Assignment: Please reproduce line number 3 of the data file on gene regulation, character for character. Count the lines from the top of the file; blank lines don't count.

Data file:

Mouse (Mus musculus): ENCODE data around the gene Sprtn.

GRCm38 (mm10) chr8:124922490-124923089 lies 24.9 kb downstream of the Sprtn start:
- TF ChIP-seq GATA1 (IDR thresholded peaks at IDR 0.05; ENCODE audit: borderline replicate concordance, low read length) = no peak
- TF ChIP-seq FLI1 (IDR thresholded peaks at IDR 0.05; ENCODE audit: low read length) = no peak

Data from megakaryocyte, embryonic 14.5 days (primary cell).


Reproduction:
- TF ChIP-seq GATA1 (IDR thresholded peaks at IDR 0.05; ENCODE audit: borderline replicate concordance, low read length) = no peak